sessions having made her a favorite with
the delegates. She has ben the "star" of
the convention, proving a stronger draw
ing card than any of the other speaktrs
from outside the State.
The election of onicers resulted In the
re-t-lection of the old officers as follows:
President, W. C. Hall. Indianapolis; vice
president. George H. Knollenburg. Rich
mond; recording secretary, O. M. Pruitt.
Indianapolis; treasurer, W. H. Elvin, In
dianapolis. The committee on constitution reported
an amendment providing for a second vic
president. Judge W. E. Felt. Greenfield;
recording secretary. O. M. Pruitt, Indianap
olis; treasurer, W. H. Elvin. Indianapolis.
I NION LAHOR CHI HC II.
Marlon Orgnnlintlona Are rinnnlnK
for It Eatnhlluliinent.
Ereclal to the Indianapolis Journal.
MARION, Ind., June 19. The union men
of this city are to have a church of their
own. It Is to be independent of denomina
tion, a people's church. Any man who wor
ships God and is a good citizen may be
long. During the past month many efforts
have been put forth toward perfecting a
church organization within the ranks of or
ganized labor. The Central Trades Council
will be asked to take official charge of the
matter within the next ten days.
The name of the new church will be the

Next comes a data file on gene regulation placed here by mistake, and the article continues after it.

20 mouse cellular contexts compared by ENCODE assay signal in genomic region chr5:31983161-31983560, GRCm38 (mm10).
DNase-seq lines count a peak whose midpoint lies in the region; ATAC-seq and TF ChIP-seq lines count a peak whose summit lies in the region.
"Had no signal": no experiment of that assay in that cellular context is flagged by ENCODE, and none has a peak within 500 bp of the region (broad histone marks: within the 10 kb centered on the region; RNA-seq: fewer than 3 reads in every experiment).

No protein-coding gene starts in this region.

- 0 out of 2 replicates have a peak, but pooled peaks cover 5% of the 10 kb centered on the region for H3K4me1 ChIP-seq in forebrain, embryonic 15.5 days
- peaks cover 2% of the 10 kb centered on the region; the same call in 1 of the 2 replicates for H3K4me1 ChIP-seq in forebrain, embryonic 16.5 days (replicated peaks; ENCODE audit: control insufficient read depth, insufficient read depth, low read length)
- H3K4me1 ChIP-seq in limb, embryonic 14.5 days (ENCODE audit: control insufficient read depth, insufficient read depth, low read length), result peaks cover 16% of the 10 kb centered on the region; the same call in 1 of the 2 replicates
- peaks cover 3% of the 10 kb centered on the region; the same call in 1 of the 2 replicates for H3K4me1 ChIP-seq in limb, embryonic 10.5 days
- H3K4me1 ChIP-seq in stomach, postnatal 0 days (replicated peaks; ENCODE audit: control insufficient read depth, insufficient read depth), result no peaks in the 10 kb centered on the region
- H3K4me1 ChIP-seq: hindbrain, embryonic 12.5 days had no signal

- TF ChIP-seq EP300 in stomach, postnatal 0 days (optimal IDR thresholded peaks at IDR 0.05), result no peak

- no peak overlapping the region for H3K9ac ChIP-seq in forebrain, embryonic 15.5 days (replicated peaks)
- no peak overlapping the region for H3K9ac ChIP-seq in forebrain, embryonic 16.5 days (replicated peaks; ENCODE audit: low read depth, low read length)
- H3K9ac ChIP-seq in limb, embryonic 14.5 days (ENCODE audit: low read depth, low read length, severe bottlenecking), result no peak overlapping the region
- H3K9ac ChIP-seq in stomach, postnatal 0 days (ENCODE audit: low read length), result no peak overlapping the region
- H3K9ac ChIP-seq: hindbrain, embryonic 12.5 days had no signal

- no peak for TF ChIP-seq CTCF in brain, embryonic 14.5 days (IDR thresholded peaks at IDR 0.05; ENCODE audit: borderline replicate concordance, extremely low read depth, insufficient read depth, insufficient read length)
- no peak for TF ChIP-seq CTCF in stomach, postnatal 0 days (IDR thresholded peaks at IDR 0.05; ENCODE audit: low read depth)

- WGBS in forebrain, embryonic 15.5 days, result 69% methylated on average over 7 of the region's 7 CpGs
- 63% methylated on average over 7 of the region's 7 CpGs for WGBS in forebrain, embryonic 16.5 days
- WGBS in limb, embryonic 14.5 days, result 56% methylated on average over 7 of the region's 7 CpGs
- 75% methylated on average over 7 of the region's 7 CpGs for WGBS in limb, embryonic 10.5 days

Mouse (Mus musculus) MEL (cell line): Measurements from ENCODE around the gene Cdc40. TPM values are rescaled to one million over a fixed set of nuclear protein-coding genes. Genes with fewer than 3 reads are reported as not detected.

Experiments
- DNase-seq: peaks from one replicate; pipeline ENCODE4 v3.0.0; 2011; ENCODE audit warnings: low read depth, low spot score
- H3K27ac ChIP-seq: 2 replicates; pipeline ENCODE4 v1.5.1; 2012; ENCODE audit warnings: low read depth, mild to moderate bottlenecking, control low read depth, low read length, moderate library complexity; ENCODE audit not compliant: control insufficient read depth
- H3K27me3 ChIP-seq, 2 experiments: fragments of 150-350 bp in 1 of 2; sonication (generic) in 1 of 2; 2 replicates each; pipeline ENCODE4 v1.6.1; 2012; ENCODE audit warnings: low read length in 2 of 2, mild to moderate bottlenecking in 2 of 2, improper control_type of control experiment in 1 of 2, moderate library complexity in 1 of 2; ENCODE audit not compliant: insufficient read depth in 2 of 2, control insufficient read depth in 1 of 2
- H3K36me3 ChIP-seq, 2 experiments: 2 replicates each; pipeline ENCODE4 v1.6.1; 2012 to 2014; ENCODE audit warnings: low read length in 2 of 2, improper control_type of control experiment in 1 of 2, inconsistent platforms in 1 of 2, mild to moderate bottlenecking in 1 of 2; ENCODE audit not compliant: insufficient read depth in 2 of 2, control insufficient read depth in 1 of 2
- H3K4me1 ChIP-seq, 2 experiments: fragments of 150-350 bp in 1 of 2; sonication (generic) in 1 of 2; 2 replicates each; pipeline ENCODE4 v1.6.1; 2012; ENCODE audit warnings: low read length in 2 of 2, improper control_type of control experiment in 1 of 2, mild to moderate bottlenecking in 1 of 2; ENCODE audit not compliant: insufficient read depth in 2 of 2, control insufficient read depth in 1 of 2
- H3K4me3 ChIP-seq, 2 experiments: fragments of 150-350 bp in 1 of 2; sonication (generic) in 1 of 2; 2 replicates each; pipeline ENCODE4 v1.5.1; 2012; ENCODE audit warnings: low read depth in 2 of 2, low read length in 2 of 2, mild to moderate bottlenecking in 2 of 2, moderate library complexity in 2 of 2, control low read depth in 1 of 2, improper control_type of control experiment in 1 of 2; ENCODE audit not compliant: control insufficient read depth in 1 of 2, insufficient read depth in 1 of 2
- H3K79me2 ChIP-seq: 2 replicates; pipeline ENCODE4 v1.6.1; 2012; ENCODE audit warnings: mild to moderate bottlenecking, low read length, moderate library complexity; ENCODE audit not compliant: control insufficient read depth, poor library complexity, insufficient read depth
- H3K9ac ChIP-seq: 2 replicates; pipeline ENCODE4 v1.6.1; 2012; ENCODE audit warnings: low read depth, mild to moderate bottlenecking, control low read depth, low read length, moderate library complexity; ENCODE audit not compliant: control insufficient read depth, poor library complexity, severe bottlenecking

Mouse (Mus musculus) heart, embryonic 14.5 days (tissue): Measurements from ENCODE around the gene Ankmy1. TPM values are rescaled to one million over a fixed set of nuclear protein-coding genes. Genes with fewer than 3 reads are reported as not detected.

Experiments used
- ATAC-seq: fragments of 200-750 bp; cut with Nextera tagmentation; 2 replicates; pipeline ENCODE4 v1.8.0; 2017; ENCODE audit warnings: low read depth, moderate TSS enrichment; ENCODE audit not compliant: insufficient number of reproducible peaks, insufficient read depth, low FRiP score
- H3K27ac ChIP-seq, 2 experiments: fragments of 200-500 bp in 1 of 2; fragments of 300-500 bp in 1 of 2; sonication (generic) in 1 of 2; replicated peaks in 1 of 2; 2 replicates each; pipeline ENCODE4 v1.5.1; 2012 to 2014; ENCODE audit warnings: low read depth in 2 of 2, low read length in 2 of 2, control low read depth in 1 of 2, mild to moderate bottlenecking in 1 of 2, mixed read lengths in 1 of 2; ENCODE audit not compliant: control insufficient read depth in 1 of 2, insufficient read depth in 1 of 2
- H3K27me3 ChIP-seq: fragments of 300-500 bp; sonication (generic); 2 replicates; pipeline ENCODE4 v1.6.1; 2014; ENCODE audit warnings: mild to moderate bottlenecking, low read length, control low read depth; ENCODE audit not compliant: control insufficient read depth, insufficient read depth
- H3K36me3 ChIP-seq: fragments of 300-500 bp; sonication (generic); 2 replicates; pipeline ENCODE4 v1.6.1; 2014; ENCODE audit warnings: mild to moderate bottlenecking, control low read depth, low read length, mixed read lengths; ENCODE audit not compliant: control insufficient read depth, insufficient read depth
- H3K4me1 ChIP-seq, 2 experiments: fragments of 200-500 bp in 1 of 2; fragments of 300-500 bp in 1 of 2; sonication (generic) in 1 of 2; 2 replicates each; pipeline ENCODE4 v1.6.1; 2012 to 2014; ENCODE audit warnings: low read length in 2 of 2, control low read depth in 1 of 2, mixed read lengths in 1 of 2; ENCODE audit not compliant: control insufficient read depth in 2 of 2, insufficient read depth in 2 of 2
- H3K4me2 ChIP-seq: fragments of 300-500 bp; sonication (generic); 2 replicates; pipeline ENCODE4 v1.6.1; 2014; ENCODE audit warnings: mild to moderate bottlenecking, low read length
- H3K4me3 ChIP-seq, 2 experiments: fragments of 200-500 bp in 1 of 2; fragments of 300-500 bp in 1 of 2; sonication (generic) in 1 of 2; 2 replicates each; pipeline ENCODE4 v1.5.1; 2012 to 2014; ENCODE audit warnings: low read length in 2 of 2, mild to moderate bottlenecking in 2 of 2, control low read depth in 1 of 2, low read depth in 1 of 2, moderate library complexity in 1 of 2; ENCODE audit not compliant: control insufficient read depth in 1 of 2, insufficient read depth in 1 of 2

People's Church. The money to maintain
For sale in wagon
and carload lots.
Tickets can be had at the
office of THE
Indianapolis Gas Co
the church will be added to the assess
ments of the members of the various
unions. Ten cents from every union man in
the city once a month will net Jluu per
week. This amount will bo sufficient to pay
all expenses of church and pastor.
The names of several ministers have been
mentioned, but the one most often spoken.
of is that of the Rev. John Merritte Driver,
formerly pastor of the First Methodist
Church here, but i ow at Mankato, Miclu
The Rev. Mr. Driver is a man of much elo
quence ami was one of the most prominent
members of the North Indiana Conference.
Epworth Leng ii em Adjonru.
Special to the Indianapolis Journal.
FORTVILLE, Ind., June 13.-The four
teenth annual convention of the Epworth
League of the Muncie district closed hero
this afternoon after a three days' session.
Nearly every town In the district was rep
resented by one or more leaguers. Muncie
furnished the largest attendance, nearlj' 3K)
being present on Wednesday. Alexandria
and Anderson were largely represented.
Among the prominent clergy present wer
Rishop Isaac W. Joyce, the Rev. C. N.
Wade, the Rev. D. D. Powell and th Rev.
W. H. Ostrom. The address of Rishop
Joyce, on Wednesday evening, was the
banner attraction. He Fpoke of the work
of the missionaries in China and the causes
that led to the Roxcr uprising. Next ycar'j
convention will be held at Alexandria.
GREAT CROWDS PRESENT
LOGANSPORT DAY AT ELKS CARNI
VAL IS A m SUCCESS.
Lafayette, Crarrf ordarllle, Frankfort